Within the pale green walls of the officers' mess, heavy overhead fans beat the thick tropical air for a semblance of life. Beyond the parade ground a brass band cleared its lungs for the afternoon review, and armed troops in lightweight jungle greens dragged their bellies through the slop of an afternoon downpour.
But across the stiff white tablecloths in the Central Command dining room, the thoughts of the officers of the Royal Fiji military forces were elsewhere.
Most had served in the Middle East, and their minds were tuned to days and nights maintaining the harsh winter watch in Lebanon, bundled up in goose-down parkas from New Zealand and coarse woolen battle dress from India -- and to the question of where on earth their next posting might be.
The Fijian Army has a long history of involvement in other people's wars. The country offered its men to the British in both world wars. fijians served with the American ground forces in the Solomon Islands during the Pacific war and by 1952 were back in service with the British struggle against insurgents in Malaya. In that conflict, from 1952 to '56, Fijian troops amassed an unchallenged combat record to which even the Gurkhas run second.
Their objective since then has been peacekeeping and nation-building. Apart from a brief, tense role as policemen during Indian-Fijian racial strife in the early 1970s, the government has used the Army to train thousands of young men in combat, engineering, and building trades.
Through the long and often treacherous cyclone season the Army acts as a disaster relief force, ferrying supplies to the outer islands and rebuilding community facilities. Army platoons are lent out, for the cost of materials only, to village administrations for school and hospital construction.
Beyond these national preoccupations, however, the prime minister, Ratu Sir Kamisese Mara, has held to a strong sense of internationalism, traveling extensively through the Pacific, the Commonwealth, Europe, and the United States. In 1978, when the United Nations decided to put a peacekeeping force in Lebanon, he immediately offered a battalion and airlifted 659 men to the Middle East by May of the same year.
Trained to kill and retrained for peace service, the Fijian battalion has taken the brunt of Palestine Liberation Organization activity on the north and western fronts. It has rejected offers to transfer to safer sectors and in the past 18 months lost 7 men killed and more than 20 wounded.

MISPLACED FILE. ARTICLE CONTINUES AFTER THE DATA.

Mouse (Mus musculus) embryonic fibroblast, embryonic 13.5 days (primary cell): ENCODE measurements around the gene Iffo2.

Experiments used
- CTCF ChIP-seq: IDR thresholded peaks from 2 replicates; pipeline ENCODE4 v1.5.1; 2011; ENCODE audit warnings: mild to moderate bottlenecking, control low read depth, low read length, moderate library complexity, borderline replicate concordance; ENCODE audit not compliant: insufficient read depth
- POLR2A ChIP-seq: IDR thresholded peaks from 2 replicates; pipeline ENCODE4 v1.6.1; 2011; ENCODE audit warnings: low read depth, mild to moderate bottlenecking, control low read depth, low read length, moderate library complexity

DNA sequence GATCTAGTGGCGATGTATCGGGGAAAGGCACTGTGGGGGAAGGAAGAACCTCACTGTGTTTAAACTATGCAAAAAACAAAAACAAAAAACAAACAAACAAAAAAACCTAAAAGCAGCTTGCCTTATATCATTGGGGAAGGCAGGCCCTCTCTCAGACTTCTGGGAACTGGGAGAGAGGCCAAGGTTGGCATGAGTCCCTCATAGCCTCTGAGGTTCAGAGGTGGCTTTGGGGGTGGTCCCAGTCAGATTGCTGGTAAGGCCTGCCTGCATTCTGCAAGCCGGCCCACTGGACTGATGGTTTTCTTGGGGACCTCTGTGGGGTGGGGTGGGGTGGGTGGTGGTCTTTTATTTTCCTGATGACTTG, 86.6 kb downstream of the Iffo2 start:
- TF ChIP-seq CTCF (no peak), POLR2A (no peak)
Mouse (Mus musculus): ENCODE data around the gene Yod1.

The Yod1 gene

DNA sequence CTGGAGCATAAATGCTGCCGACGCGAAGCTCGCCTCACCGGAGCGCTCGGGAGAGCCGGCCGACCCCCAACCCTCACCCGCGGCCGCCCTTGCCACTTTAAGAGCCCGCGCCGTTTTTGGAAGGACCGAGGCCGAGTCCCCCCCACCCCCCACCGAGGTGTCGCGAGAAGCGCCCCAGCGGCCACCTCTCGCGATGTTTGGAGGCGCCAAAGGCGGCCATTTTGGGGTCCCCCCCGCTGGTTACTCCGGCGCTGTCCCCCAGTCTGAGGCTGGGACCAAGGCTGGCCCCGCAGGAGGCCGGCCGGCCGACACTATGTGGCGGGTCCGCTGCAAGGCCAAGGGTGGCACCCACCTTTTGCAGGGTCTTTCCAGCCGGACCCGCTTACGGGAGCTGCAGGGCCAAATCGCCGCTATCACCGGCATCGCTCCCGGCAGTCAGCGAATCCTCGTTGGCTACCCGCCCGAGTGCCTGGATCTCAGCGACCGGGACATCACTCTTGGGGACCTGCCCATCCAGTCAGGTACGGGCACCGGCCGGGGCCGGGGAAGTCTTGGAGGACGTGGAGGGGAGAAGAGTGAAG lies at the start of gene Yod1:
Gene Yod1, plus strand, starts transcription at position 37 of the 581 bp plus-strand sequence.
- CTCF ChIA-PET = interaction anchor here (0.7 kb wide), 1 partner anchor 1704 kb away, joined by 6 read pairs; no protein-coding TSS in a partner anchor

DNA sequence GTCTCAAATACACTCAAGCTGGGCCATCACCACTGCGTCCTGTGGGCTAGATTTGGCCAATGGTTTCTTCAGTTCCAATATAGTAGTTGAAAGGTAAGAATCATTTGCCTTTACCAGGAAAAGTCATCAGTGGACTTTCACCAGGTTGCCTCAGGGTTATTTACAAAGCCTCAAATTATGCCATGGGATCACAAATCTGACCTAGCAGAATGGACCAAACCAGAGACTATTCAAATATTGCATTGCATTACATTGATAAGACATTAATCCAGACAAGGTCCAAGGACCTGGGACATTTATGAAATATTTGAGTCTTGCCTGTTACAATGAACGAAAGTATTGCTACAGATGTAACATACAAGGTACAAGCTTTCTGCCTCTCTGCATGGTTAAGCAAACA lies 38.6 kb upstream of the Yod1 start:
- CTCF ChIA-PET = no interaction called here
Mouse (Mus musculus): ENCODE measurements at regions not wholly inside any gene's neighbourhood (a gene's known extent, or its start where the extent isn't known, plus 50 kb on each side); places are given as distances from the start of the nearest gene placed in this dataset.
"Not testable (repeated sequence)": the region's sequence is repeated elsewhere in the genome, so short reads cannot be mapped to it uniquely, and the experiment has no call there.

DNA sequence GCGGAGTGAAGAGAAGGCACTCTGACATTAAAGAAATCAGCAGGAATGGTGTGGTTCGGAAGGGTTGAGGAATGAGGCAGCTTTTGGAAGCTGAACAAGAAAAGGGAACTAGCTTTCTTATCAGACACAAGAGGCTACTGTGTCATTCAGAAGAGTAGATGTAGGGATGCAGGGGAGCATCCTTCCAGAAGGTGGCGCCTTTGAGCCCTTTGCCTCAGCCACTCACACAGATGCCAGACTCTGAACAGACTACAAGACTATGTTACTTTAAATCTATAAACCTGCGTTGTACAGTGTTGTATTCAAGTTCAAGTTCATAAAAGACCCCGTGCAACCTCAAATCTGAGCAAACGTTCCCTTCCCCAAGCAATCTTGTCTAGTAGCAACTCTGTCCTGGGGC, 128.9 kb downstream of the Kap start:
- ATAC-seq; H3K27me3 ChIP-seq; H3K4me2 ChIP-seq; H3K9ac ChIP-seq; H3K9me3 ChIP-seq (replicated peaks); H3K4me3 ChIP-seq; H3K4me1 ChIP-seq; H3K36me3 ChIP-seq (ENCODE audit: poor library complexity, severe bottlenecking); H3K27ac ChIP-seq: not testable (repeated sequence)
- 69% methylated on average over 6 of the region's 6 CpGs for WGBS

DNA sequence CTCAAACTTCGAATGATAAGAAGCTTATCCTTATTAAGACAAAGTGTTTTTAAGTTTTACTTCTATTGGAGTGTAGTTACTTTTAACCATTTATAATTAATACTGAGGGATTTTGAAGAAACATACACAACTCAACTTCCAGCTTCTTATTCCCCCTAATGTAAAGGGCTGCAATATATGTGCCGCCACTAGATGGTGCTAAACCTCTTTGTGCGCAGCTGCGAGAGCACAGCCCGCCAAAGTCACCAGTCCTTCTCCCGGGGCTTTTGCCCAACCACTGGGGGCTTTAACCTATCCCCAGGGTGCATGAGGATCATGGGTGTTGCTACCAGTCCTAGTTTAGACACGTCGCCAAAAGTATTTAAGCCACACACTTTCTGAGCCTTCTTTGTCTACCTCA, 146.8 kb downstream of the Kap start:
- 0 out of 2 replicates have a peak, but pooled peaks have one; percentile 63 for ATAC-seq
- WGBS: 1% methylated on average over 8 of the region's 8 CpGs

"They have had to contend with periods of intense animosity and coexistence, and they have won the psychological battle," says their commander, Col. Robert Ian Thorpe, a lean New Zealander who fought with the Fijian forces in Malaya 25 years ago.
"Our men have maintained the essential role of peacekeeping and gained a reputation for being precise and methodical. The casualties testify to the fact that they hold their ground."
That ground is costing them dearly. When the United Nations entered Lebanon in 1978, it contracted to pay for the peacekeeping according to a formula of $ 650 per man per month, with increments to cover specialties, daily operating costs, and weapons. But it didn't allow for a budget shortfall of about 40 percent when the Soviet Union, China, and other member states refused to meet their share.
Fiji was entitled to reimbursement of $5.8 million in the first year but was shortchanged by $4 million as it entered the second. And for a third-world country with a total annual military budget of $7.7 million and an overseas deficit of $12 million, the UN's failure to pay hurt.
"The world is saying through the United Nations that it likes peacekeeping and that if the big countries can do it, the little countries can do it also," says Colonel Thorpe.
"The problem is that the little people are carrying the casualties and are the ones who can least afford it."
The Fijian treasury has estimated that with its $4 million deficit doubling to about $8 million by mid-1980, the annual 12 percent interest rate on borrowings to meet these UN obligations will prevent the country from ever recouping its losses, if and when the United Nations does find the money.
Colonel Thorpe says that despite the casualties so far, the Fijian public has remained firmly behind the principle of peacekeeping, but he adds a warning note: "If Fiji has to leave the peacekeeping business to others, it won't be for lack of national will or enthusiasm. It will simply be that the financial load has become too great."